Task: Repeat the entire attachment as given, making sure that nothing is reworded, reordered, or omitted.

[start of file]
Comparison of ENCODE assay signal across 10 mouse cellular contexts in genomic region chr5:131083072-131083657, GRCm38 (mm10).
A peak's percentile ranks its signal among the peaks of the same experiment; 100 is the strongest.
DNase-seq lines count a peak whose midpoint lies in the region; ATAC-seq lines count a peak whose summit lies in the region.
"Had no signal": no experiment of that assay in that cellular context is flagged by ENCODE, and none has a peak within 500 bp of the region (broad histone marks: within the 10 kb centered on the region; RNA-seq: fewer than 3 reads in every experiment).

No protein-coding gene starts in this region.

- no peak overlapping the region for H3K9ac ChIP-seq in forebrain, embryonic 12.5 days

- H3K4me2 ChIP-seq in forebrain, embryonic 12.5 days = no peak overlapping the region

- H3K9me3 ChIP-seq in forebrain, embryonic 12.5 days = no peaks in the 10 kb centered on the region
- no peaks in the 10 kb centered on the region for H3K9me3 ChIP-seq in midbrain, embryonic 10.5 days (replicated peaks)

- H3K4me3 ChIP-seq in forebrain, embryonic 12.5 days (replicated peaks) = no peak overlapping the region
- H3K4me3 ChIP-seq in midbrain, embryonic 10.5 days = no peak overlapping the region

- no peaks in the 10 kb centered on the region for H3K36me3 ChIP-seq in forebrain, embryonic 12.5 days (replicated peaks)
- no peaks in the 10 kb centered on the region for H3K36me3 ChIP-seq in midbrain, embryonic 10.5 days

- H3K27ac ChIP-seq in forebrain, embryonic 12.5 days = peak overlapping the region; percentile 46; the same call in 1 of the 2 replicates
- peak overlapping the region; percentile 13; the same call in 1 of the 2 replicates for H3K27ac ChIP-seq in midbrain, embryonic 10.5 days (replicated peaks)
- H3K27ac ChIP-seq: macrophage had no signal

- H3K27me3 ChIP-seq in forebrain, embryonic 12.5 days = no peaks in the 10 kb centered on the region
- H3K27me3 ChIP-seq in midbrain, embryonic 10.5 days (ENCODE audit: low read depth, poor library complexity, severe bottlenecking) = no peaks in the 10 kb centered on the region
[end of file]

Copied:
Comparison of ENCODE assay signal across 10 mouse cellular contexts in genomic region chr5:131083072-131083657, GRCm38 (mm10).
A peak's percentile ranks its signal among the peaks of the same experiment; 100 is the strongest.
DNase-seq lines count a peak whose midpoint lies in the region; ATAC-seq lines count a peak whose summit lies in the region.
"Had no signal": no experiment of that assay in that cellular context is flagged by ENCODE, and none has a peak within 500 bp of the region (broad histone marks: within the 10 kb centered on the region; RNA-seq: fewer than 3 reads in every experiment).

No protein-coding gene starts in this region.

- no peak overlapping the region for H3K9ac ChIP-seq in forebrain, embryonic 12.5 days

- H3K4me2 ChIP-seq in forebrain, embryonic 12.5 days = no peak overlapping the region

- H3K9me3 ChIP-seq in forebrain, embryonic 12.5 days = no peaks in the 10 kb centered on the region
- no peaks in the 10 kb centered on the region for H3K9me3 ChIP-seq in midbrain, embryonic 10.5 days (replicated peaks)

- H3K4me3 ChIP-seq in forebrain, embryonic 12.5 days (replicated peaks) = no peak overlapping the region
- H3K4me3 ChIP-seq in midbrain, embryonic 10.5 days = no peak overlapping the region

- no peaks in the 10 kb centered on the region for H3K36me3 ChIP-seq in forebrain, embryonic 12.5 days (replicated peaks)
- no peaks in the 10 kb centered on the region for H3K36me3 ChIP-seq in midbrain, embryonic 10.5 days

- H3K27ac ChIP-seq in forebrain, embryonic 12.5 days = peak overlapping the region; percentile 46; the same call in 1 of the 2 replicates
- peak overlapping the region; percentile 13; the same call in 1 of the 2 replicates for H3K27ac ChIP-seq in midbrain, embryonic 10.5 days (replicated peaks)
- H3K27ac ChIP-seq: macrophage had no signal

- H3K27me3 ChIP-seq in forebrain, embryonic 12.5 days = no peaks in the 10 kb centered on the region
- H3K27me3 ChIP-seq in midbrain, embryonic 10.5 days (ENCODE audit: low read depth, poor library complexity, severe bottlenecking) = no peaks in the 10 kb centered on the region